Just-in-Time’s Skewering Is Undeserved

Just-in-Time’s Skewering Is Undeserved
Industry Week June 2021
By Phil Ledbetter

The recent pandemic affected Americans and businesses in many ways. In business, the most revealing issues that were exposed were the problems with Just-In-Time (JIT, or the pull method) supply chains. Lean took a lot of blame for many of the resulting shortages. But the problems weren’t attributable to JIT systems.

Wendover Productions is a Youtube channel that “is all about explaining how our world works.” Within the past month (June 2021) Wendover posted an interesting video on YouTube. As of early June 2021, it had been viewed over 3 million times. The title is “Why There Are So Many Shortages (It’s Not COVID)”.  You should watch it. It ought to be of interest to the business world because it explains, in detail, why the shortages that occurred during the pandemic were not caused by Just-In-Time (JIT) supply chains. This is not really surprising for many of us who worked in the Toyota Production System (TPS). But it’s encouraging to hear it understood and explained by someone who, presumably, did not have that experience.

The irony is that the video has identified many causal problems with the way JIT systems have been implemented, but this analysis has escaped the lean world as a whole. Instead, we blame the lack of leadership and corporate culture while embracing failed processes and methods that do not lead to Just-In-Time systems. The narrator puts it this way: Companies have“created a system that’s less effective and less resilient but can impress shareholders through short-term savings. How Toyota has effectively implemented this system fills books but many are just reading the covers.”Ouch!

He points out that Toyota was the only major vehicle manufacturer not affected by the semi-conductor shortage because “Toyota followed its own principals. It did not stray from them and it did not reinvent them. It’s no surprise that Toyota excels at implementing its own system but it is a surprise that the entire manufacturing world has so wholeheartedly embraced flawed implementation of the system.”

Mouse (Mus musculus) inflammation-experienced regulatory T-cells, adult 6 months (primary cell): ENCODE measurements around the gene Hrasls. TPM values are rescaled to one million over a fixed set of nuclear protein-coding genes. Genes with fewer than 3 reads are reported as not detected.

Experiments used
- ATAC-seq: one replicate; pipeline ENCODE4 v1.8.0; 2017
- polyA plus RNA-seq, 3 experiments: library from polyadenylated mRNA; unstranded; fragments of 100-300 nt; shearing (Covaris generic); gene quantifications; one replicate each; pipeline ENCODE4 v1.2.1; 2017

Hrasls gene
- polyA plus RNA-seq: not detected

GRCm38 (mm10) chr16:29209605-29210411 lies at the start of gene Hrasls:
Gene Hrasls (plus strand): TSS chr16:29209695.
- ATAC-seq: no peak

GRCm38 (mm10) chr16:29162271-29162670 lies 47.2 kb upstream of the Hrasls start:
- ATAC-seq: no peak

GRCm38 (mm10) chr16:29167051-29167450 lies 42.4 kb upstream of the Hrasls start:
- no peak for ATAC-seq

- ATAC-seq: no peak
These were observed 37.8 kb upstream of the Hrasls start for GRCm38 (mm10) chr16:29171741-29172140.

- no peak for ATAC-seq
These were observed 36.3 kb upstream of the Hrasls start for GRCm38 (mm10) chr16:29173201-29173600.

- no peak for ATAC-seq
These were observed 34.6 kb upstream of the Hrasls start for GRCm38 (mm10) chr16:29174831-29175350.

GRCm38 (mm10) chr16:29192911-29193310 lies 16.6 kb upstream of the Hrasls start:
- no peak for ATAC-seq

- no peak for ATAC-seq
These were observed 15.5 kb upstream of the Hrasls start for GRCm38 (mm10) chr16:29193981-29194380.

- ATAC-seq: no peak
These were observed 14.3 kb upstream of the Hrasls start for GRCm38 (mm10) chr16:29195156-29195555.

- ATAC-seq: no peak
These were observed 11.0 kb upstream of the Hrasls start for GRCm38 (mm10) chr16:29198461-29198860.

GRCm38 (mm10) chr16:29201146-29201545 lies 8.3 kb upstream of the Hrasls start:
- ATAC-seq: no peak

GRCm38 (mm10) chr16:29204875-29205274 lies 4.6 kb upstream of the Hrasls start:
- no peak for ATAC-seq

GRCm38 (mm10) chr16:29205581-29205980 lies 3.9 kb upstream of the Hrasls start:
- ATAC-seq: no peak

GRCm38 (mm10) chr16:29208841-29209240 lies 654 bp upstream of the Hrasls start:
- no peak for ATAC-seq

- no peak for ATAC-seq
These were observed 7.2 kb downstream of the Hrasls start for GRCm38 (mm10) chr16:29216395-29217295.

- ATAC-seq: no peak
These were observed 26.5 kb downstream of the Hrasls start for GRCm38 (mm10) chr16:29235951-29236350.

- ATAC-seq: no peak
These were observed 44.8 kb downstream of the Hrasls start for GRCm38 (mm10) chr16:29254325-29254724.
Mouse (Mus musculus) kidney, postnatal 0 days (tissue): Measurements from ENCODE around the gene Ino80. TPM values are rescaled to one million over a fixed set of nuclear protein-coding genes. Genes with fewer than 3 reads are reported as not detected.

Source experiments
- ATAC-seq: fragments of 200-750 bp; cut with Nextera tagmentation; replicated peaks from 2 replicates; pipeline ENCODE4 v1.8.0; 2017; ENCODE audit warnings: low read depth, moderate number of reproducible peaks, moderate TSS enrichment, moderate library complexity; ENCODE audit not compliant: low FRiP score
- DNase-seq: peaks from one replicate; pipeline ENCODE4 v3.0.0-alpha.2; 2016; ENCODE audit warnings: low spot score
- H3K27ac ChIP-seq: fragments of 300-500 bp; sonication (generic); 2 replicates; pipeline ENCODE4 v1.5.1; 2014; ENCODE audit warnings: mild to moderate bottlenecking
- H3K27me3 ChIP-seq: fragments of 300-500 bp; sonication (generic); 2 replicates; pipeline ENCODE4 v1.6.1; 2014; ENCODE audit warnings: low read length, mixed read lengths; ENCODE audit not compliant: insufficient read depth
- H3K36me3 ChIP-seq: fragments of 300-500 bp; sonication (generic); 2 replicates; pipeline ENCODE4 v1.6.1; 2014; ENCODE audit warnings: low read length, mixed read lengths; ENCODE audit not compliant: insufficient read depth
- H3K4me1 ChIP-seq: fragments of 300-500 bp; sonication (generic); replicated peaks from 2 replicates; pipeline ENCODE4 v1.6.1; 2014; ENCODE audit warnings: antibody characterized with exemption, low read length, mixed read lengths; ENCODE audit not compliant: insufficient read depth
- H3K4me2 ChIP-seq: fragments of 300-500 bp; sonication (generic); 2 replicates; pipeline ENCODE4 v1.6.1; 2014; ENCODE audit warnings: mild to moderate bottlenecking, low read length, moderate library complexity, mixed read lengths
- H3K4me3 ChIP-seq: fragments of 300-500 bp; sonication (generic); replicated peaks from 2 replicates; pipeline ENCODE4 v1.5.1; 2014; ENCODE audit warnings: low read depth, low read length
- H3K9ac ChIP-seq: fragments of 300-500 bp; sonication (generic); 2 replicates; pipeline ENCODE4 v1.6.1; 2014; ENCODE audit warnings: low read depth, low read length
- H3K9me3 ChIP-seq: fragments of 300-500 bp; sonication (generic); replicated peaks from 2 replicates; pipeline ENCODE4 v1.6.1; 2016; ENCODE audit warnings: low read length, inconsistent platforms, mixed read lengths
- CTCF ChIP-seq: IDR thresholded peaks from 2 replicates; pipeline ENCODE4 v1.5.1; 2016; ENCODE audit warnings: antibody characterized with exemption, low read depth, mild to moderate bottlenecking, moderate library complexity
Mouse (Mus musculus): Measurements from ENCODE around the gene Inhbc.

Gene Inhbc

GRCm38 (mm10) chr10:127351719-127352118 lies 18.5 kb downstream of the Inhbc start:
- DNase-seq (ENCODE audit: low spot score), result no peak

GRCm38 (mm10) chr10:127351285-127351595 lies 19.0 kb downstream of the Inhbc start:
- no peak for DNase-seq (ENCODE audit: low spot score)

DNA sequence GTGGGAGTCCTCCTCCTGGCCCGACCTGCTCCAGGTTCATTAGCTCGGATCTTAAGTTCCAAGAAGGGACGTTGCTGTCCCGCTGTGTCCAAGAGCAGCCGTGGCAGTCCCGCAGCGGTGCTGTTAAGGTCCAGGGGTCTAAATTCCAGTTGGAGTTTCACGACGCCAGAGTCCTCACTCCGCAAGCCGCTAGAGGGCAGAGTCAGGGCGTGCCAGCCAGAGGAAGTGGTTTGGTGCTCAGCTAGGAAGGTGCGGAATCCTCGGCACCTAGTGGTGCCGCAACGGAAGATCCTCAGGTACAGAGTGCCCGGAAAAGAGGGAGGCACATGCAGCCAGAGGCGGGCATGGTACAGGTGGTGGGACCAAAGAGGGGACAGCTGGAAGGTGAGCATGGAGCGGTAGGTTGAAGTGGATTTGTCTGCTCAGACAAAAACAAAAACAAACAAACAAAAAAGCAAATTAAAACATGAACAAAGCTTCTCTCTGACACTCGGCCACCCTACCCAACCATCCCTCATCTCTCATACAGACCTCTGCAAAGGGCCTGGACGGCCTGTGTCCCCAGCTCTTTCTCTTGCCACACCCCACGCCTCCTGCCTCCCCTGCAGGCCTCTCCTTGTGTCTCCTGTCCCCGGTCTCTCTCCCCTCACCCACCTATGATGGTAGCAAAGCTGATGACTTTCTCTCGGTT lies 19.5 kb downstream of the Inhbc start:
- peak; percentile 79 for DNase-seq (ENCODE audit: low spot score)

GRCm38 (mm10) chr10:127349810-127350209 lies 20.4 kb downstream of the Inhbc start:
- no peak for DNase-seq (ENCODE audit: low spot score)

Working with many companies over the years, I’ve witnessed this flawed implementation problem up close. Let me give some personal examples:

One company had vendor-supplied products that they labeled “JIT parts.” When customer orders were received, they were sent immediately to the suppliers, with the idea that receiving the orders quickly would give the supplier the max lead time to make these items. The supplier would then proceed to make the items and send them to the company’s warehouse.

Sounds like a good idea, but there are many problems in this scenario. For one thing, there was no sequence provided to the supplier, so they made parts in their order, at their convenience. Next, they shipped them as soon as they were made. In other words, these “JIT parts” were pushed to the warehouse when they were complete. This was done because it seemed like good customer service and the supplier could then bill their customer. Then this happened.

When production slowed down at the company, their backlog of orders grew to over 50 days (target was about 10-15 days). Since the warehouse was accustomed to holding 10-15 days of inventory, they had a problem with having more than three times the inventory.  From a cash flow angle, products were paid for well before the company collected the cash from the sale. Additionally, these products were sensitive to weather changes, which created quality problems.